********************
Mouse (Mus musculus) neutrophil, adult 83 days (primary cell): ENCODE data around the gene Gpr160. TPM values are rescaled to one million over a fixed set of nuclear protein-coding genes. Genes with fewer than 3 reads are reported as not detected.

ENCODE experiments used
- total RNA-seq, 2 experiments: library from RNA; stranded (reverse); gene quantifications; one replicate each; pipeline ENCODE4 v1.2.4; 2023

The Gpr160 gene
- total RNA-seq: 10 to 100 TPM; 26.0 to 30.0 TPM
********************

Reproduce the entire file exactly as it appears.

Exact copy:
Mouse (Mus musculus) neutrophil, adult 83 days (primary cell): ENCODE data around the gene Gpr160. TPM values are rescaled to one million over a fixed set of nuclear protein-coding genes. Genes with fewer than 3 reads are reported as not detected.

ENCODE experiments used
- total RNA-seq, 2 experiments: library from RNA; stranded (reverse); gene quantifications; one replicate each; pipeline ENCODE4 v1.2.4; 2023

The Gpr160 gene
- total RNA-seq: 10 to 100 TPM; 26.0 to 30.0 TPM